Travel restrictions are increasing around the world on visitors from China. Yesterday, Taiwan imposed a total ban on travelers coming from anywhere in the country. Tomorrow, Hong Kong will begin a mandatory two week quarantine for everyone arriving from mainland China. And next week will see another big change for the country.
China’s extended Lunar New Year holiday is coming to an end. Government officials added time to fight the coronavirus, but Monday is back to work day.
An official with the China Railway Corporation told a news conference in Beijing that about two to three million people are expected to travel each day from tomorrow through Tuesday.
The South China Morning Post quotes the chief economist at the Industrial Bank of Shanghai as saying that getting people back to work could help contain the outbreak. Lu Zhengwei says, “the supply of masks, protective suits and disinfectant will all depend on having more workers getting back to work, as will the emptying shelves in supermarkets.”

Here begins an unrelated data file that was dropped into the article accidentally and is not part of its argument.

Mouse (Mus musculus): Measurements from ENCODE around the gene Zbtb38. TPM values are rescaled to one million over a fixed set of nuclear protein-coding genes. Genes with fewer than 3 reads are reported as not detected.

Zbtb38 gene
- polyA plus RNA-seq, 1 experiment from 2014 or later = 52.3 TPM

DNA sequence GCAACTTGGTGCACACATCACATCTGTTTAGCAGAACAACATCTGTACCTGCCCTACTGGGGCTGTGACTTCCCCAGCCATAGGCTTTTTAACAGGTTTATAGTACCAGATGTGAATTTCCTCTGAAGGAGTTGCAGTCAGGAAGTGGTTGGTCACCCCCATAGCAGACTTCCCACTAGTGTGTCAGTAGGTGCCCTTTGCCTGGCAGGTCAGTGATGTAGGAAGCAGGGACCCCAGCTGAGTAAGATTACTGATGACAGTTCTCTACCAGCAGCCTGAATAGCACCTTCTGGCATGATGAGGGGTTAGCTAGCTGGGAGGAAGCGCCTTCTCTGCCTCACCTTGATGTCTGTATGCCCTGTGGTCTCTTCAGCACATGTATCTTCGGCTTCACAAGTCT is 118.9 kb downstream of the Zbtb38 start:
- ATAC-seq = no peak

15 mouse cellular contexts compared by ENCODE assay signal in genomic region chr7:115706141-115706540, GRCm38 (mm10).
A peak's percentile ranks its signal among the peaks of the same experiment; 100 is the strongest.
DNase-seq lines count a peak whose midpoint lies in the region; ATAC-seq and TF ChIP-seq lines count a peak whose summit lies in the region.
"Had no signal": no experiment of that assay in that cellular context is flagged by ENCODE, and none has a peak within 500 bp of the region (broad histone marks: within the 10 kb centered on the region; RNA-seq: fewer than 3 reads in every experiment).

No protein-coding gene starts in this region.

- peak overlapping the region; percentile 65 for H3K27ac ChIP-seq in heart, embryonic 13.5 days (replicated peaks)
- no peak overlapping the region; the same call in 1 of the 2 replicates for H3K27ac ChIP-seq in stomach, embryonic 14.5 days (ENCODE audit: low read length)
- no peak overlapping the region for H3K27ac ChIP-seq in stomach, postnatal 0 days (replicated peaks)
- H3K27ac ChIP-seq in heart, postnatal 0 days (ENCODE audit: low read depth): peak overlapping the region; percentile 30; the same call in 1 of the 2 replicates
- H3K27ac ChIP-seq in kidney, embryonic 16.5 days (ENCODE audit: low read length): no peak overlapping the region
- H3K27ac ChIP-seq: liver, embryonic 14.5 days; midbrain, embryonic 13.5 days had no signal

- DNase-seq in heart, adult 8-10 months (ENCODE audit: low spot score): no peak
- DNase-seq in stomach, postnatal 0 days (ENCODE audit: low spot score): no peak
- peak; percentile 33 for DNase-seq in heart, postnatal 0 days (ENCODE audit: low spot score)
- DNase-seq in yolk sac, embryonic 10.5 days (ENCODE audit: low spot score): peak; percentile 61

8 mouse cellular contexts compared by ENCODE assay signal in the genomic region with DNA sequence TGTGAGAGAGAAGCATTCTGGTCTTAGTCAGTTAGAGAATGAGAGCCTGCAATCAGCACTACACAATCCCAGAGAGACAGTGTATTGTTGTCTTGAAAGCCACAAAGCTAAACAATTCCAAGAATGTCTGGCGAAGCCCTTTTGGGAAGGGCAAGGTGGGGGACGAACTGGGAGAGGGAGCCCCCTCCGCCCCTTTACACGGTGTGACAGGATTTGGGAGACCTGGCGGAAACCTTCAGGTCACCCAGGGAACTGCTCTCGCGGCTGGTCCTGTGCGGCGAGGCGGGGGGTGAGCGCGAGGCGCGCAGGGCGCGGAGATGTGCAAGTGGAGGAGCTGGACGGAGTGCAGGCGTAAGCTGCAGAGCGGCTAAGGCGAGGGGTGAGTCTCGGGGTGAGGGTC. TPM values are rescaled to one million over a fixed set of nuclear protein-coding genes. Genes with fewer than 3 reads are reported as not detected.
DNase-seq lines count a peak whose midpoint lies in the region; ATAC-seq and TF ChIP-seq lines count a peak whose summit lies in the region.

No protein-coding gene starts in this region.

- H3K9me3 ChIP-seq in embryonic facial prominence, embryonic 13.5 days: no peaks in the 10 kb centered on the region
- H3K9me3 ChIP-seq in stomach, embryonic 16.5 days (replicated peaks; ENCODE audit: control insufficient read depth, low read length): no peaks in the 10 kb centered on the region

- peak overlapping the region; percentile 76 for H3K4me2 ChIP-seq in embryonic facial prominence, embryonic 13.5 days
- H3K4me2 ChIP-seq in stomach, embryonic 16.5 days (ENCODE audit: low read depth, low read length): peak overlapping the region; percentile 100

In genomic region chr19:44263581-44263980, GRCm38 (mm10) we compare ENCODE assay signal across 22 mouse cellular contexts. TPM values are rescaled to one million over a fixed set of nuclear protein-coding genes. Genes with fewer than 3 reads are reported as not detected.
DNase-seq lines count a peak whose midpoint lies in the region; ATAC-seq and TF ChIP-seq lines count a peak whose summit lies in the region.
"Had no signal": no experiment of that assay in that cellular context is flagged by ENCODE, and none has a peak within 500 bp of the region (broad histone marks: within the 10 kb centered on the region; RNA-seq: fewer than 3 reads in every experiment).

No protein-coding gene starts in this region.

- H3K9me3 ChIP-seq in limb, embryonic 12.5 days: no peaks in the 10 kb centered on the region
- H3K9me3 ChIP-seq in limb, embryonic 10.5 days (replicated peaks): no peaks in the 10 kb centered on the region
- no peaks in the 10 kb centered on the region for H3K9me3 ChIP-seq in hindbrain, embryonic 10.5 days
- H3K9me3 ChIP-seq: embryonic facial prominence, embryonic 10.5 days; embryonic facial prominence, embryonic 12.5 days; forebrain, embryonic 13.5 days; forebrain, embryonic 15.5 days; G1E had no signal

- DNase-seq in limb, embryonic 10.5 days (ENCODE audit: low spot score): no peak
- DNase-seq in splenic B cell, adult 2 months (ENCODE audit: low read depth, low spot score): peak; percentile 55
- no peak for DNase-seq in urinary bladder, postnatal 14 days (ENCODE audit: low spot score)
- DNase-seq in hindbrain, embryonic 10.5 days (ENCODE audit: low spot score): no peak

Longer-term economic costs from supply chains to consumer behavior of course depend on how long the crisis lasts, but some have been surprised by the recent behavior of financial markets.
After plunging on worries about the virus in late January, major stock indices have bounced — even in China. Individual stocks have often moved on individual stories — airlines and hotels have slumped, some pharmaceuticals have risen.
But any gains have not been based on long-term economic strength.
As others have pointed out for years, financial markets often move in the elusive space between fear and greed.